Our Journey so Far

By: Karianne Johnsen

This week, our team will fly to Dublin, Ireland to begin the U.K. portion of our research. As the semester comes to an end, we’ve compiled a plethora of insight from students and working professionals. We wanted to share our main takeaways of how humor is perceived in different cultures, and how it is used in advertising and public relation campaigns and strategies in the United States compared to the United Kingdom and Ireland.

Caitlin Kelley, a Research Coordinator at Hitchcock Fleming and Associates in Akron, Ohio, said,

“Humor has to be used carefully in agencies. It all depends on the client, their
product or service and their overall tone.”

This supported what we found in the ad comparison, Shifting Gears for Different Countries where our Lead Researcher, Karianne, compared two different Volkswagen commercials in the United States and the United Kingdom. We found the ads to pull on our heartstrings, aiming for the emotional connection with the desired consumer while making them laugh. Humor is used to create that connection between the brand and its audience, while the type of product or service decides what kind of humor is used.

While humor can be used as a tool to establish a connection with a target audience, it sometimes does not reach people the way it’s intended to. Jim Gough, the Creative Director at Marcus Thomas in Cleveland, Ohio, said,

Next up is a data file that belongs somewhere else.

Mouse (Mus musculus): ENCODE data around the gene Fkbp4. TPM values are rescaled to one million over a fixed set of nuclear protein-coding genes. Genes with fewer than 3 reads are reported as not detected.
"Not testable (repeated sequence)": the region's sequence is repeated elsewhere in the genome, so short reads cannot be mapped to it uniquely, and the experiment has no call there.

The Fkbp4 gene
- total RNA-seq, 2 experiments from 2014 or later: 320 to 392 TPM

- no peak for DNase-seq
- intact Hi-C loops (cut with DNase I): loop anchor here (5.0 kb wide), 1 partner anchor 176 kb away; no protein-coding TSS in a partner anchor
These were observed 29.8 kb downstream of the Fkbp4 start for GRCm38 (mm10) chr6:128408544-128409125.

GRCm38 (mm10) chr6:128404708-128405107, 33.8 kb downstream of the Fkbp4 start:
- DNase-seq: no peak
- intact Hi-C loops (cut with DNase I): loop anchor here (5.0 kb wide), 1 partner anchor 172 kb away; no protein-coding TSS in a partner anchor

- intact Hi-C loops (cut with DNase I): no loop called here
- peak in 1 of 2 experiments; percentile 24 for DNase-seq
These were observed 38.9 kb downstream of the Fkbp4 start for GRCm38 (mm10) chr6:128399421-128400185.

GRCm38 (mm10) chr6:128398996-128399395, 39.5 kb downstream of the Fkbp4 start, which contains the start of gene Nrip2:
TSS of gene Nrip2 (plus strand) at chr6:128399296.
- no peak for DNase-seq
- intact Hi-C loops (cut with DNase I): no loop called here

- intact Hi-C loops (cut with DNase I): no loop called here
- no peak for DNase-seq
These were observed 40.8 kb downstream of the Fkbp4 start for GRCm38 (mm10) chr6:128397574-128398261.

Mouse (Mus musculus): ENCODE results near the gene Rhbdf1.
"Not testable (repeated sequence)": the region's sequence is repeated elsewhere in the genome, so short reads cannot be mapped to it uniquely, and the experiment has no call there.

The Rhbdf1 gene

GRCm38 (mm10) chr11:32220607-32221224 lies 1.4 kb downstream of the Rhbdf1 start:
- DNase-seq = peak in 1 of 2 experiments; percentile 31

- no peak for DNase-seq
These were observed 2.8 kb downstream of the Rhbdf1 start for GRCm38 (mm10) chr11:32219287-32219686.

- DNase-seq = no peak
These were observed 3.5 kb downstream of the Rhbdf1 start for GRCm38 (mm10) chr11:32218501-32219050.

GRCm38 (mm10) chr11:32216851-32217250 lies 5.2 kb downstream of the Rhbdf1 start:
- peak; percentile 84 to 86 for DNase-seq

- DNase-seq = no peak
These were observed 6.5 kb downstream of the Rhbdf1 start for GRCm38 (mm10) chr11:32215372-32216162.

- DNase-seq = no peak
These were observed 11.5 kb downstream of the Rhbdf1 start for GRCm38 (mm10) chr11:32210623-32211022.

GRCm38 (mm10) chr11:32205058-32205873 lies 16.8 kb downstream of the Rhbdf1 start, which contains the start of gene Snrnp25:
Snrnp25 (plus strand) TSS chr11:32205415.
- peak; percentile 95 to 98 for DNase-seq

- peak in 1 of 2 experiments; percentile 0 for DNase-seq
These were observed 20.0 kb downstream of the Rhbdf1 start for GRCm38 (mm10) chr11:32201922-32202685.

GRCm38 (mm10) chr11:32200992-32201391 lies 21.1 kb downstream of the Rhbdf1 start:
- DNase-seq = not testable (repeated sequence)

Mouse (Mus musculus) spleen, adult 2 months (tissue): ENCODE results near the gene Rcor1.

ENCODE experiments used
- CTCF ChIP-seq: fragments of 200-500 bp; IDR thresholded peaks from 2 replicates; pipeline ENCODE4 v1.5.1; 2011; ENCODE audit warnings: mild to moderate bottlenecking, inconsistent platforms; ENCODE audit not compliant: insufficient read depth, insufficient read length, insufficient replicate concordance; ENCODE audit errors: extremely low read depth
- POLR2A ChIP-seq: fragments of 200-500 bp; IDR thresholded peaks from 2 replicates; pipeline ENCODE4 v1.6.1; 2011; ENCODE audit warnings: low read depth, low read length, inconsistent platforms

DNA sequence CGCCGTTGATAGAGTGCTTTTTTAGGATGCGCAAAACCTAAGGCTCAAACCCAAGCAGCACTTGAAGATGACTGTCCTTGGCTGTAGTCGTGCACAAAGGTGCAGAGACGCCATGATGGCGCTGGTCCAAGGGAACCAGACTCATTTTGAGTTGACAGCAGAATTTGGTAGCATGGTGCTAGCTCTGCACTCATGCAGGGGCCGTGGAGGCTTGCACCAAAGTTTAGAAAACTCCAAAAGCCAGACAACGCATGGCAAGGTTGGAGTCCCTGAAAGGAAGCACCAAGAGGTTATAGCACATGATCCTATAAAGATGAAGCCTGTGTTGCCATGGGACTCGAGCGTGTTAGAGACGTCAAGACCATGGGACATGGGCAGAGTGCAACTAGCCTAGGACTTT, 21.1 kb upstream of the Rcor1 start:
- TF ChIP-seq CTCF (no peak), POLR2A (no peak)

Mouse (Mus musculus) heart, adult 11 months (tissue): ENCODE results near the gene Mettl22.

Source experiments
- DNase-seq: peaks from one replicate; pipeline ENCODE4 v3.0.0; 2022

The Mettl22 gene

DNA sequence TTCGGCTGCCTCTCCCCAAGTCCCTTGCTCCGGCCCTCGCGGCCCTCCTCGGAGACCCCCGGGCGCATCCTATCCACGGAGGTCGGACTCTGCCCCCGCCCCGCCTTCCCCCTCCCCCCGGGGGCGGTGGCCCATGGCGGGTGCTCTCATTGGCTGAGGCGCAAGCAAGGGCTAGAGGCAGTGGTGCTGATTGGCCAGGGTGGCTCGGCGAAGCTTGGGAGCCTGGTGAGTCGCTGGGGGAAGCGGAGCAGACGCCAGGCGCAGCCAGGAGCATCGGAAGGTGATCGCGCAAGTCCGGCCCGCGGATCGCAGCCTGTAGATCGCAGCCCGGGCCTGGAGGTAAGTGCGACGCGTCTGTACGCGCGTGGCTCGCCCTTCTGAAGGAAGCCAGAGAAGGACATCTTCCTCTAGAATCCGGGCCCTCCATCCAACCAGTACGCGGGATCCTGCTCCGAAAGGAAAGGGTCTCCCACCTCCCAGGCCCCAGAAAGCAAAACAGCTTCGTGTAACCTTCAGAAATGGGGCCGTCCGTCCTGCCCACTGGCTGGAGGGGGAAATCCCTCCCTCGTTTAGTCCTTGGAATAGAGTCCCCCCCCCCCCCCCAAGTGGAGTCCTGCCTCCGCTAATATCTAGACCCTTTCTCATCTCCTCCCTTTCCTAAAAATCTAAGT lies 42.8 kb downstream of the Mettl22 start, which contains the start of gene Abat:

“Slogans can have different meanings in various languages when translated.”

That key insight goes for written, spoken and even picture advertisements. It’s important to know how humor will be seen and interpreted in different languages, because it could mean something entirely different or be unintentionally offensive. In short, do your research beforehand!

To no surprise, the perceptions and definitions of humor vary from country to country. As noted by our Lead Writer, Julia Sprowls, in our first blog post titled Humor vs. Humour, humor is used in almost half of all television advertising, according to a study conducted by Millward Brown. In the beginning stages of our research, we found primary sources that defined American as “slapstick humor,” the opportunity to laugh at the actions of others and embarrassing situations. This is why shows like “Jackass” and “America’s Funniest Home Videos” are so successful in America. On the other hand, British humor was seen to be more dark and sarcastic as seen in the British version of “The Office.”

As students of Kent State, we are lucky to have study abroad information and resources offered through the University’s Office of Global Education and through individual colleges. We had the opportunity to speak with several students who have studied in London and Ireland. They were able to give us their view on the opposing culture’s humor. Caroline Clunk saw British humor to be “more implied and under-the-surface” in comparison to American humor. Another Kent State student said she say Irish humor “to be more dry and centered around their drinking culture.” Everyone we spoke with said once you got the hang of the slang and use of humor, it was pretty funny. We can’t wait to find out for ourselves! Be sure to follow our journey on Twitter and Instagram also.

Leave a Reply

Fill in your details below or click an icon to log in:

WordPress.com Logo

You are commenting using your WordPress.com account. Log Out /  Change )

Twitter picture

You are commenting using your Twitter account. Log Out /  Change )

Facebook photo

You are commenting using your Facebook account. Log Out /  Change )

Connecting to %s